Thursday, October 8, 2009

Grace

Taking in an older, sick animal is undoubtedly one of the highest forms of altruism. The payback is a few more weeks, months or, if exceptionally lucky, years of a good life for the animal at the risk of almost certain heartbreak for the owner.

A little over a year ago, a friend, Gudrun, took home a dog from Toronto Animal Services who was deemed too old and sick to be put into general adoption and would have almost certainly been euthanized. Gudrun gave Gretel a welcoming home and much love and when Gretel passed away a month ago, it was terribly sad, as is the passing of every cherished pet, but there was consolation knowing that Gretel had lived at least a good year at the end of her life.

Missing the pitter patter of canine feet, Gudrun started looking around for another dog, again focusing on seniors as those are the dogs most often overlooked by the adopting public. So, I introduced Gudrun to Mabel.


Mabel's age is a bit of a mystery but she's no young 'un. The TAS vet placed her at between eight and ten years old and while old age alone would not have failed her in the health test, her diseased kidney in combination with some other ailments did.

Gudrun met Mabel for the first time on Friday, and on Saturday, Gudrun took Mabel home.


Mabel is now Ursula and after a bit of an iffy start with Gudrun's cats, she's now settled in quite nicely. Let's hope Ursula's health issues don't prevent her from enjoying the time she has left, however long that may be.

Update on Ursula here.

11 comments:

borderjack said...

Gudrun - you're an angel. You've given me inspiration. Getting an older, 'special needs' dog has been on my radar for a while. I still have my first two dogs, both adopted as grown ups, and one specifically because of her age. Whenever I read Fred's blog, I want to run to TAS, but I'm at six pets, my by-law and financial limit - and as much as I hope they're with me, say, forever(!), when the opportunity does arise for another, I'd like to be able to do what you're doing. May you and those you love be showered with blessings!

borderjack said...

Wow! I just followed your link to Gretel. What a difference a bit of love makes! Ursula is a beautiful dog too. She's very lucky. you've got a great heart! Thanks for these stories, Fred.

Amy said...

God Bless, Gudrun. There are so many seniors in the shelters and most of them stand no chance of being adopted because no one wants a senior dog. What a blessing for these sweet babies - to know a loving home and to have a warm bed to live out their days.

My husband and I rescued an 11-12 yr old chocolate lab last Spring. She passed away on her own in February, after having her for only 10 months. She was the sweetest, funniest old lady, and she stole my heart in no time. I miss her terribly, but I wouldn't trade in the 10 months we had with her for anything in the world. It was heartbreaking when we lost her, but I would save another senior in a heartbeat. Its so worth it.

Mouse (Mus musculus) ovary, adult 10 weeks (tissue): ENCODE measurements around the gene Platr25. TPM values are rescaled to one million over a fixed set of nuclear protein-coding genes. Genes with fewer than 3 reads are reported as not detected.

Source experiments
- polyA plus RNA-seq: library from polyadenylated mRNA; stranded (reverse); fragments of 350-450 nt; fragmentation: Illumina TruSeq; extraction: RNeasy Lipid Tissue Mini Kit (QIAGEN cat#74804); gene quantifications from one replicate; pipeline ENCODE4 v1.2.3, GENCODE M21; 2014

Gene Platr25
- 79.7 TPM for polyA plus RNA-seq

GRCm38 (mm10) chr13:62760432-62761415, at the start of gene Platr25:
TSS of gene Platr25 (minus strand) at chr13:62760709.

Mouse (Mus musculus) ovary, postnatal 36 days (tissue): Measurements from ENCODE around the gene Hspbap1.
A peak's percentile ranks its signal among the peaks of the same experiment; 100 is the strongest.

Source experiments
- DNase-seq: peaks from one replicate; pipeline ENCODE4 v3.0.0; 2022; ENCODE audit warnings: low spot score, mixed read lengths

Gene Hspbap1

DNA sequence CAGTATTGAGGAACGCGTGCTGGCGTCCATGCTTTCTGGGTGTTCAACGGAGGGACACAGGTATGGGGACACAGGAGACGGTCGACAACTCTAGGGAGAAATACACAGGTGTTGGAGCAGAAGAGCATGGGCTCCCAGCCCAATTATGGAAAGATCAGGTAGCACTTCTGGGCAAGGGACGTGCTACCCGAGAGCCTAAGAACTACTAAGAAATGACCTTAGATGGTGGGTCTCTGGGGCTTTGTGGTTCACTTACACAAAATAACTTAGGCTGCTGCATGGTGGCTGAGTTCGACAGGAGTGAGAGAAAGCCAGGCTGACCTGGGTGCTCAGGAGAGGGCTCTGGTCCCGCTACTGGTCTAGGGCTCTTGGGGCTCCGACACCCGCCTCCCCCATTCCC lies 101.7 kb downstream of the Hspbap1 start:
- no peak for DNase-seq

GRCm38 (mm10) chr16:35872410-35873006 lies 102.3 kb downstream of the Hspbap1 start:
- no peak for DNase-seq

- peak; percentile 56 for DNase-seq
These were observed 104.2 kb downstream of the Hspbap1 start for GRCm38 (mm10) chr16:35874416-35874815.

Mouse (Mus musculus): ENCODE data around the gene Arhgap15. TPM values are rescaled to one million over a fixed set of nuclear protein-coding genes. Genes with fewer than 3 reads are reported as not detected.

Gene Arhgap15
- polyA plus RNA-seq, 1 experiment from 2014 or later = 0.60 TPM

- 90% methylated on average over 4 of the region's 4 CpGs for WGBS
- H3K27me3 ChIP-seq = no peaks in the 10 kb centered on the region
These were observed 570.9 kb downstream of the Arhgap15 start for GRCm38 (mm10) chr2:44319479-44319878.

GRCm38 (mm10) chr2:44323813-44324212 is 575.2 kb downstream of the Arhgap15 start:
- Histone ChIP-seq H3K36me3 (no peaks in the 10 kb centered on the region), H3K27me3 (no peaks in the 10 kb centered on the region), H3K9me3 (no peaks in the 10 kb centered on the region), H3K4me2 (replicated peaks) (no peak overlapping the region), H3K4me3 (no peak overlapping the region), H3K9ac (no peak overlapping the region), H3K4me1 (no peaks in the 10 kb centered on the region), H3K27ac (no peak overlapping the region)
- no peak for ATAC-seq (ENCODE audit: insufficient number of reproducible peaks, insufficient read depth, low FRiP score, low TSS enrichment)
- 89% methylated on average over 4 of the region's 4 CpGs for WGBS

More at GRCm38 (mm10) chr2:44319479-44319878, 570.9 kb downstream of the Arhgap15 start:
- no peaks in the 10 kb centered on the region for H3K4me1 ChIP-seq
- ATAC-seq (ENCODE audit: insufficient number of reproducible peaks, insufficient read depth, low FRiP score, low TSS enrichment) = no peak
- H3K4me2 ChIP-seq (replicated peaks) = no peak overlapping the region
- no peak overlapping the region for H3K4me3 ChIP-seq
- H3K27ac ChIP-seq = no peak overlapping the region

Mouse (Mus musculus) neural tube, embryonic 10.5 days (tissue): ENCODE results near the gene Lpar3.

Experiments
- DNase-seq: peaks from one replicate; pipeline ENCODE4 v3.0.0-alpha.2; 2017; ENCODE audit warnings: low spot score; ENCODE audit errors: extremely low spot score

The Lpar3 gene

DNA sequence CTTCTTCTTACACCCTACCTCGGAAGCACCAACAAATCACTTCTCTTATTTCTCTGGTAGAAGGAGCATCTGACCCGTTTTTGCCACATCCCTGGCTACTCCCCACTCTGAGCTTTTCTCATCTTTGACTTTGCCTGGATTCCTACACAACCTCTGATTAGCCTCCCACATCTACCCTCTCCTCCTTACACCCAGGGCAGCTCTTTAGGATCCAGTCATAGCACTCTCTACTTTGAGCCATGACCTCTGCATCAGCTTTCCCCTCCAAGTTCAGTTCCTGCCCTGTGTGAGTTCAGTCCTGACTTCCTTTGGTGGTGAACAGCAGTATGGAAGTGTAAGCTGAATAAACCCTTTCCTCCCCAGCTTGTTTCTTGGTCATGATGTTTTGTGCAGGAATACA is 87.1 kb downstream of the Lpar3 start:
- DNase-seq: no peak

Anonymous said...

Now this is the type of story I love to start my day with........Thank you Godrun. You couldn't have ended up with a sweeter dog. Ursula is one of a kind.

Susan

House of the Discarded said...

I would love to rescue/foster a senior dog. I contacted Lab Rescue and offered to be a foster parent to a senior dog about 2 years ago. I called them THREE times and nobody called me back. I gave up and focused on the cats.

I'm not sure who is luckier - Gudrun or Mabel/Ursula. They're both awesome!

-Beth

Ian said...

Special person meets special dog.
Nice match
Would love to see some follow up pictures when she knows she`s home.
She`s looking pretty lost and sad at the moment.

Lynn said...

I am in love with Mabel/Ursula. She is sooo beautiful! I just want to squeeze those two little white cheeks. I'm in love with you, too, Gudrun! You're awesome!

Rita said...

This is wonderful! Best wishes to all.

Cathrine said...

I met Gudrun when she gave some Srbijan dogs a ride from the airport to TAS. I'm not surprised at all that she would open her heart to the sick, aged and unwanted. She is every bit as fine and caring as these two stories suggest: if only the world had more like her, there would be no need for shelters at all!

Gudrun said...

Thanks for your kind words everyone. I'm glad there are others who adopt senior dogs. It's so rewarding.

It was awesome living with Gretel, the first senior dog I got last year. Julian and I are enjoying the new dog too - she's a cute bear, which is why we renamed her Ursala.

My empathy extends to all animals, so Gretel and now Ursala get a veggie diet.

I'll get some pictures of Ursala to Fred in a bit when she gets healthier and more settled with us.

Joan Sinden said...

I adopted my dog Buttercup as a senior dog - she was at least 8 at the time, and she acted like a very old dog - with bad luxating patella. After I brought her home from the SPCA she seemed to get younger and younger every day - and I've had her for 6 wonderful years - you never know what you get when you rescue a dog - that's the beauty of rescue. Love can cure a ton of problems - unlike what Cesar Millan and a couple other tv trainers will tell you! Senior dogs are great dogs to adopt.

Joan in Halifax